0x10123f4:      0x61    0x61    0x61    0x61    0x61    0x61    0x61    0x61
0x10123fc:      0x61    0x61    0x61    0x61    0x61    0x61    0x61    0x61
0x1012404:      0x61    0x61    0x61    0x61    0x61    0x61    0x61    0x61
0x101240c:      0x61    0x61    0x61    0x61    0x61    0x61    0x61    0x61

It looks like this buffer does indeed contain the contents of our license.bin file!

Investigating the format of a decrypted licence file

Returning to TSecurity.Create, examining the raw disassembly, we see that the decompiled code generated by Ghidra is not correct. The line identified by Ghidra as return; actually transfers control to another part of the code. This is due to the use of structured exception handling (SEH), which Delphi uses to implement try–except–finally blocks. The relevant disassembly reads:

; ...
004e81ba 33 c0           XOR        EAX,EAX                                          ; Begin try block
004e81bc 55              PUSH       EBP
004e81bd 68 37 82        PUSH       DAT_004e8237
         4e 00
004e81c2 64 ff 30        PUSH       dword ptr FS:[EAX]
004e81c5 64 89 20        MOV        dword ptr FS:[EAX],ESP
; ...
004e8200 8d 4d ec        LEA        ECX=>local_18,[EBP + -0x14]                      ; Try block contents
004e8203 8b 45 f0        MOV        EAX,dword ptr [EBP + local_14]
004e8206 e8 81 43        CALL       TStringStream.ReadString
         f3 ff
004e820b 8d 4d e8        LEA        ECX=>local_1c,[EBP + -0x18]
004e820e 8b 55 ec        MOV        EDX=>DAT_004e8374,dword ptr [EBP + local_18]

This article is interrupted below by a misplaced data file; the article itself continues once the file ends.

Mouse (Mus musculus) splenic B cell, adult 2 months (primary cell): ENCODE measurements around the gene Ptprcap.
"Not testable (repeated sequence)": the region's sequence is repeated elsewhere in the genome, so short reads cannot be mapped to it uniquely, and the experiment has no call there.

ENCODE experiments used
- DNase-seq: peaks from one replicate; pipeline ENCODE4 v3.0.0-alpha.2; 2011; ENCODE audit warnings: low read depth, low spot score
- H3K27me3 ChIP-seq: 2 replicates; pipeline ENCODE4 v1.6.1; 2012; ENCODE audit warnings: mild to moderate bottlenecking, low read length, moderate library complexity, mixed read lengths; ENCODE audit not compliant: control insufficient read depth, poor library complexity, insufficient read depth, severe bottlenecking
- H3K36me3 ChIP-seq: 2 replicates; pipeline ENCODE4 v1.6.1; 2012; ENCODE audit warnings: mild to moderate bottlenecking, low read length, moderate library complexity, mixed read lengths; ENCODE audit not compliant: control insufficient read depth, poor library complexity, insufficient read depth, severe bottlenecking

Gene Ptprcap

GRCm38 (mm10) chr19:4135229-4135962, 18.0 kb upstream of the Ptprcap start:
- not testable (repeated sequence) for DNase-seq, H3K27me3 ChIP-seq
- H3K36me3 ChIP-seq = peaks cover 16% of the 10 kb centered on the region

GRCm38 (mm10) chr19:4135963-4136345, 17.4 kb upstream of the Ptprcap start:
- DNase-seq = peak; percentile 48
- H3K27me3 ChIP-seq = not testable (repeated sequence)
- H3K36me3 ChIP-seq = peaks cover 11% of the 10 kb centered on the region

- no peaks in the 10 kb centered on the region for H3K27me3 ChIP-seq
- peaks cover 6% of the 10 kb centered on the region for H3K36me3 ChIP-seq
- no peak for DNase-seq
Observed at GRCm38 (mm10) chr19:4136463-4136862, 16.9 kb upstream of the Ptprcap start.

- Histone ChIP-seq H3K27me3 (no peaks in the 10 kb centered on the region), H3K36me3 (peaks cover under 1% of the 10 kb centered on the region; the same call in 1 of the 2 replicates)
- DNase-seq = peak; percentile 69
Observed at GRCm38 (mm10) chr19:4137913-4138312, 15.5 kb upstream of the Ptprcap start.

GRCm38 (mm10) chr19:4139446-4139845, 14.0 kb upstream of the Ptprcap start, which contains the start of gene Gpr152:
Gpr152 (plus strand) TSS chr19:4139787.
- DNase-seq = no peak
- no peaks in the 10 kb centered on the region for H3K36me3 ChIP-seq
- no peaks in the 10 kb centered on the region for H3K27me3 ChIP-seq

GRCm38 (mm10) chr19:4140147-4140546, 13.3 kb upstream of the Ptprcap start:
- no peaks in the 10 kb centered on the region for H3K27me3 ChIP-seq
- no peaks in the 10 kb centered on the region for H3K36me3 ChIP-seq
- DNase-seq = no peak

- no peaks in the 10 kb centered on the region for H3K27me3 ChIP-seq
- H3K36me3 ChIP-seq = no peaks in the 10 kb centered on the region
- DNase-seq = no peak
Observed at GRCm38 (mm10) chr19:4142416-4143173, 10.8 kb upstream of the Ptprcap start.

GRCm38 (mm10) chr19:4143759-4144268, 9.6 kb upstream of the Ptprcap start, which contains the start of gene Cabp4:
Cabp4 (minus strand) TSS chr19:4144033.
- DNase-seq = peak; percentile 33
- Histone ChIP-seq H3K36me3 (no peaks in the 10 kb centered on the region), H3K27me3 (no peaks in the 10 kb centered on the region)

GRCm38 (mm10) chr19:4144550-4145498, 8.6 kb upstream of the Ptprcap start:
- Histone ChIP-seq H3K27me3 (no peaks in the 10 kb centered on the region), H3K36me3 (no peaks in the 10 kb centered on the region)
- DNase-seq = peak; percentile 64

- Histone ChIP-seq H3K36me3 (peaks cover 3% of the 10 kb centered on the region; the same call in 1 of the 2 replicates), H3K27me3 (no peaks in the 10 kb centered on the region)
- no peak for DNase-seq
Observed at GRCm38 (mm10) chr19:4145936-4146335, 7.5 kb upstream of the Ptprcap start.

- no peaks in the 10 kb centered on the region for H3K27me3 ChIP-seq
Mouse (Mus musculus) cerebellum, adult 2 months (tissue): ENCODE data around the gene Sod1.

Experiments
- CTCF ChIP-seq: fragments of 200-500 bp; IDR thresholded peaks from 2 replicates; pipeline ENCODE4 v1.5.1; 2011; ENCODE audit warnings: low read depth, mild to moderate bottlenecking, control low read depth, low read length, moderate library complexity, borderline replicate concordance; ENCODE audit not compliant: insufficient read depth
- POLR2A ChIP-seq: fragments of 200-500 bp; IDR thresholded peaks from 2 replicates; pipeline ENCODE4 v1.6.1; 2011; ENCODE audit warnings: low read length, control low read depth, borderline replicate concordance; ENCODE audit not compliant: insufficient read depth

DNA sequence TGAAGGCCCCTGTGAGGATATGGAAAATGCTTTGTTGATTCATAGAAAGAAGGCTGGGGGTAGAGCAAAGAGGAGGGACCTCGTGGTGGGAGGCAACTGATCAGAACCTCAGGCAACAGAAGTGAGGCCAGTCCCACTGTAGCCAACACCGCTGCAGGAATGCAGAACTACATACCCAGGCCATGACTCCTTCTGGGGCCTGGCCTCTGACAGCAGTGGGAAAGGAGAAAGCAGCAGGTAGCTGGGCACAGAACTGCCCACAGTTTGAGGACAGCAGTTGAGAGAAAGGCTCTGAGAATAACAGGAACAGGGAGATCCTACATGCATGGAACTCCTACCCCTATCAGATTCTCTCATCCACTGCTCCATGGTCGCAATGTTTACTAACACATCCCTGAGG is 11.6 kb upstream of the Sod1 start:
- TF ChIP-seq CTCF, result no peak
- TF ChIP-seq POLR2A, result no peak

004e8211 8b 45 e4        MOV        EAX,dword ptr [EBP + local_20]
004e8214 e8 0f fe        CALL       FUN_004e8028
         ff ff
004e8219 33 c0           XOR        EAX,EAX                                          ; End try block contents
004e821b 5a              POP        EDX
004e821c 59              POP        ECX
004e821d 59              POP        ECX
004e821e 64 89 10        MOV        dword ptr FS:[EAX],EDX
004e8221 68 3e 82        PUSH       LAB_004e823e
         4e 00
; ...                                                                                ; Miscellaneous destructor code
004e8236 c3              RET                                                         ; "return" in decompiled code
                                                                                     ; Jumps to LAB_004e823e
                     DAT_004e8237                                                    ; SEH handler
004e8237 e9              ??         E9h
004e8238 64              ??         64h    d
004e8239 c0              ??         C0h
004e823a f1              ??         F1h